There has been an “alarming” rise in the rates of self-harm in England, research suggests.

A Lancet Psychiatry study found that in 2014, 6% of people had self-harmed, up from 2% in 2000 – with the highest rate in those aged 16-24.

But the number getting no help remained at about 50% – and experts said more support was needed.

And there are concerns self-harm could become more serious as people age, leading to suicidal behaviour.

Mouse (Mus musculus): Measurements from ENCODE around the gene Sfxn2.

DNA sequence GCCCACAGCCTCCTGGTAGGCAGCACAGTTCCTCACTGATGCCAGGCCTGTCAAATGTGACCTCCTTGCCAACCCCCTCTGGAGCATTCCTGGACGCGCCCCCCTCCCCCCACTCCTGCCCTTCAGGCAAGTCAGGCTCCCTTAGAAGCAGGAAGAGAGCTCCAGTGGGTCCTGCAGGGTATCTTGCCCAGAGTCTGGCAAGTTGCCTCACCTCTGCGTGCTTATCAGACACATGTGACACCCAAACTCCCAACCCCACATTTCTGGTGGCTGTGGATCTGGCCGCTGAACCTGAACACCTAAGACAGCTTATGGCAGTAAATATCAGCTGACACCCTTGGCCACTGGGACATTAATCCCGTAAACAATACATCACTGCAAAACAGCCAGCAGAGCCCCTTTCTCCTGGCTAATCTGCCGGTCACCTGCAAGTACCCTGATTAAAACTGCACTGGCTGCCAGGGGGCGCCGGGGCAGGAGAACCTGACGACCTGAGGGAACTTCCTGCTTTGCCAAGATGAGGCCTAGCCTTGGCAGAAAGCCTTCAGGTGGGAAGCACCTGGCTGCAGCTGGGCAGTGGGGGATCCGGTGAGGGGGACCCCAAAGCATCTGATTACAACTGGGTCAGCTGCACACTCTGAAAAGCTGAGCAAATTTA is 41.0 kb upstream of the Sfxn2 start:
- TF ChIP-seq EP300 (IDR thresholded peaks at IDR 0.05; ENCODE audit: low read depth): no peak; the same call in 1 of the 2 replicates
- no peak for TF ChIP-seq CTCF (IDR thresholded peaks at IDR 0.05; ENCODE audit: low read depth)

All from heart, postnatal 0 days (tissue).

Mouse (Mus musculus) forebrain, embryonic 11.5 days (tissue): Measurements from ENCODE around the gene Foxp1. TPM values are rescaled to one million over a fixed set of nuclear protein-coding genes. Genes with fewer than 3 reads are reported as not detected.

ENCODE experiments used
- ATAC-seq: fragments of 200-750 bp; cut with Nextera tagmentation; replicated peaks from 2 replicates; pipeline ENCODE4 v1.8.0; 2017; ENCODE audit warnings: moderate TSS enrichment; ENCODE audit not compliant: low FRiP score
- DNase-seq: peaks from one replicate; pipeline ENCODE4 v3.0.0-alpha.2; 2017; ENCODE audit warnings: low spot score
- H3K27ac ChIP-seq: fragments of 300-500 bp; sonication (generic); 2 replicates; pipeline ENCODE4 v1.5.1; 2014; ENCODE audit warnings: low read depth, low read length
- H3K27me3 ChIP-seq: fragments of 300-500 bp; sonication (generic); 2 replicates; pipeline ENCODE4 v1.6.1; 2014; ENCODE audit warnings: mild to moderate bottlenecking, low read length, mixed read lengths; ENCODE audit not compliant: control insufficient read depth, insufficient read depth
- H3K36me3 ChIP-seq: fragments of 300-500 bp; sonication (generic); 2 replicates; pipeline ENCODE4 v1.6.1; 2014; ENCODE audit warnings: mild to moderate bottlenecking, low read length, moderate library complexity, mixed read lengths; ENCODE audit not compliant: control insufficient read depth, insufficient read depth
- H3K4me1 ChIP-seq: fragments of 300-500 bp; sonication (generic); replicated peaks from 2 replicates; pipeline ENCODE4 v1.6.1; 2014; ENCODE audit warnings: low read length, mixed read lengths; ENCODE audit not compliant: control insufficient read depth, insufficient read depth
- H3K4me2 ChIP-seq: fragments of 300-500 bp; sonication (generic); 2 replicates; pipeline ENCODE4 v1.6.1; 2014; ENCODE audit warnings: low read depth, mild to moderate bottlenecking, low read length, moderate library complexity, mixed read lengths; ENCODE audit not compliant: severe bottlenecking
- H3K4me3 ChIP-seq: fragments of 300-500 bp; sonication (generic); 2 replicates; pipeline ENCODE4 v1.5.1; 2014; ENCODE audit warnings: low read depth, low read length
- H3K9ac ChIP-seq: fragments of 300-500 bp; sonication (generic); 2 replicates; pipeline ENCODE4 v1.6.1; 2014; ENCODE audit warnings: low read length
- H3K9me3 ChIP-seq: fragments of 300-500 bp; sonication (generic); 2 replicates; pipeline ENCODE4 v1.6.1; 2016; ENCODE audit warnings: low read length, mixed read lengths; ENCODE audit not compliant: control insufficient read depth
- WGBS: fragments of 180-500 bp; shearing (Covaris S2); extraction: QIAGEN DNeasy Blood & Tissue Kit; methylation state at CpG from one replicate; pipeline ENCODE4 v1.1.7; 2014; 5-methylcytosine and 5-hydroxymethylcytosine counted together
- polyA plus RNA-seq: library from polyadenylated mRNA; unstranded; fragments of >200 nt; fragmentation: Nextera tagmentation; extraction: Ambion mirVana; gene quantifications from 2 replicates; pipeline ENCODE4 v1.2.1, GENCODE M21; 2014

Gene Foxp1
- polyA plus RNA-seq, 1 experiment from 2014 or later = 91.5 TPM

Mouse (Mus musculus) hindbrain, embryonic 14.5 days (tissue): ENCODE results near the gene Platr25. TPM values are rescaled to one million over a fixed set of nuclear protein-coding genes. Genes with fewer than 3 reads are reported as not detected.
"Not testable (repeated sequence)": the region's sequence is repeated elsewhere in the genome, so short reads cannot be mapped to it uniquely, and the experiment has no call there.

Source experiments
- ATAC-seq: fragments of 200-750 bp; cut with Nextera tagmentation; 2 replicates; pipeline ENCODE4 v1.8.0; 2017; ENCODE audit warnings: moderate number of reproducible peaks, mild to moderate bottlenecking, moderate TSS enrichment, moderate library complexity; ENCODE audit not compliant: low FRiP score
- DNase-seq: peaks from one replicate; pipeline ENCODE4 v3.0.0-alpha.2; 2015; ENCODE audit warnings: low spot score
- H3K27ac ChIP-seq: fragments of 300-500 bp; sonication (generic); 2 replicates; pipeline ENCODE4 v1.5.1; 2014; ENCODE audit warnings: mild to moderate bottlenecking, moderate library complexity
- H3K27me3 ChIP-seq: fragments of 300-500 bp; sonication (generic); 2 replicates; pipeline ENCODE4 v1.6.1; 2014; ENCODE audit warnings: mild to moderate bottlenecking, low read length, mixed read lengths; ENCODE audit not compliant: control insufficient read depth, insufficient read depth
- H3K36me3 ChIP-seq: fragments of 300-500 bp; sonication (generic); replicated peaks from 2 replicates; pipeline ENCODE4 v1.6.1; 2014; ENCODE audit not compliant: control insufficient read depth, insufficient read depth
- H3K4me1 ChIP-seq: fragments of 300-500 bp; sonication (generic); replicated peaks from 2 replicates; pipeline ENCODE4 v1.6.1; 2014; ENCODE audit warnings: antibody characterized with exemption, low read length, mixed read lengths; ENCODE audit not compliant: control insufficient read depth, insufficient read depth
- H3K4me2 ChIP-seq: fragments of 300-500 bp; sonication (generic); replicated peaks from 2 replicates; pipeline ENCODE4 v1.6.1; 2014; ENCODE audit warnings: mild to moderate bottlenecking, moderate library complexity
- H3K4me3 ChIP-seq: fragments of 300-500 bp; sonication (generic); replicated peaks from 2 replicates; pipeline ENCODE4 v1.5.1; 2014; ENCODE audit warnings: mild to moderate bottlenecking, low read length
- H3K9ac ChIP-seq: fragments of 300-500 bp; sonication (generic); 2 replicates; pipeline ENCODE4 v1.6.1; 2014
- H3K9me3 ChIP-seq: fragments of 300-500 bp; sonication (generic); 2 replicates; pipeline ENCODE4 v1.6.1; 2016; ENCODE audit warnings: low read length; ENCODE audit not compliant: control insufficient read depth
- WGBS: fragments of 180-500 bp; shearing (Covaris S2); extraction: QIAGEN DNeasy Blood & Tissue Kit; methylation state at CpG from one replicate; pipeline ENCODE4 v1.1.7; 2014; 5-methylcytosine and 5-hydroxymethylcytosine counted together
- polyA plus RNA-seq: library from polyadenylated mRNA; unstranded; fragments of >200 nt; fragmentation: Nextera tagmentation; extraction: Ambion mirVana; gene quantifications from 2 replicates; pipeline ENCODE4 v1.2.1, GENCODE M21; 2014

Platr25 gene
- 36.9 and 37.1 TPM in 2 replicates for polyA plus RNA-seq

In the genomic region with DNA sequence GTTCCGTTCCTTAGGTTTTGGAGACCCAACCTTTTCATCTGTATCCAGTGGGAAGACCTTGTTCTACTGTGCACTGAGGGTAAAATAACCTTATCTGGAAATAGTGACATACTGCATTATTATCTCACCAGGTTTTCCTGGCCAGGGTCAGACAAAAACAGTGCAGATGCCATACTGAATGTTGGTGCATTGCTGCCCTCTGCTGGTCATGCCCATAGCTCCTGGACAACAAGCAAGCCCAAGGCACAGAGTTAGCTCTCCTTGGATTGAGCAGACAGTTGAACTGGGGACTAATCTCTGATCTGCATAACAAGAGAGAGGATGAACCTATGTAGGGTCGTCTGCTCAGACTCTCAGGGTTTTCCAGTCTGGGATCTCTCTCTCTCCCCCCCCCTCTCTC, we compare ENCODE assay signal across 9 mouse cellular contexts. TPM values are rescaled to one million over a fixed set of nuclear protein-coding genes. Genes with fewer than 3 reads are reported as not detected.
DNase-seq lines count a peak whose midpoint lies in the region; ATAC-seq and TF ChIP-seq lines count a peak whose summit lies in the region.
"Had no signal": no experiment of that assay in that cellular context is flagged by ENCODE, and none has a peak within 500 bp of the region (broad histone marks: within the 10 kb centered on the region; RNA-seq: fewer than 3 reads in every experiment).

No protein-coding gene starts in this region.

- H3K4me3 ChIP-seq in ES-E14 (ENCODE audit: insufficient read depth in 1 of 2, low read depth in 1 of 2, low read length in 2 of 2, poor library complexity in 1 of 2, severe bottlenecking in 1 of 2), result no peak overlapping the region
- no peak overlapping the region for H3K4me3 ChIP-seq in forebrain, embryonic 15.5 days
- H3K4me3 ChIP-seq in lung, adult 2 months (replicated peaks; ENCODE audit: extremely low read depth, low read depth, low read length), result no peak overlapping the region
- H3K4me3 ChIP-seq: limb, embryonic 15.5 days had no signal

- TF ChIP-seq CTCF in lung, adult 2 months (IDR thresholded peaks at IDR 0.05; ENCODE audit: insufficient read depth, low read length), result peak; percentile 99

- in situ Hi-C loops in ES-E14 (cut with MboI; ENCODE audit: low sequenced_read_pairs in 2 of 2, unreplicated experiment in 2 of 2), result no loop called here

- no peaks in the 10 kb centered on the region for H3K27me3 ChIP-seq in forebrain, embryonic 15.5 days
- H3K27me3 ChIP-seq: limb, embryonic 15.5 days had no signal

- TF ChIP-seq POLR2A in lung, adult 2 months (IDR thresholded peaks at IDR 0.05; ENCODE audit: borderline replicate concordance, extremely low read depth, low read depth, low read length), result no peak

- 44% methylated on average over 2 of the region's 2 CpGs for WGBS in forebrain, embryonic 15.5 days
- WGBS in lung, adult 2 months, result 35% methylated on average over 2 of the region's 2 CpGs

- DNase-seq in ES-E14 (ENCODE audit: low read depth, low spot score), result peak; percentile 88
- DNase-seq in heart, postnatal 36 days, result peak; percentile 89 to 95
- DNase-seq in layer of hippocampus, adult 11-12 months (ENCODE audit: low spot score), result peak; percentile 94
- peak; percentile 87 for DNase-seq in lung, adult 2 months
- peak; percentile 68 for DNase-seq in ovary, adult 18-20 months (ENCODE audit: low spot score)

The term self-harm describes when people hurt themselves, perhaps by punching, hitting or burning, as a way of dealing with difficult feelings or overwhelming situations and experiences.

The triggers can be complex, but experts suggest academic pressures, and problems such as bullying or body image, are increasingly significant factors.

Emma Thomas, chief executive of the

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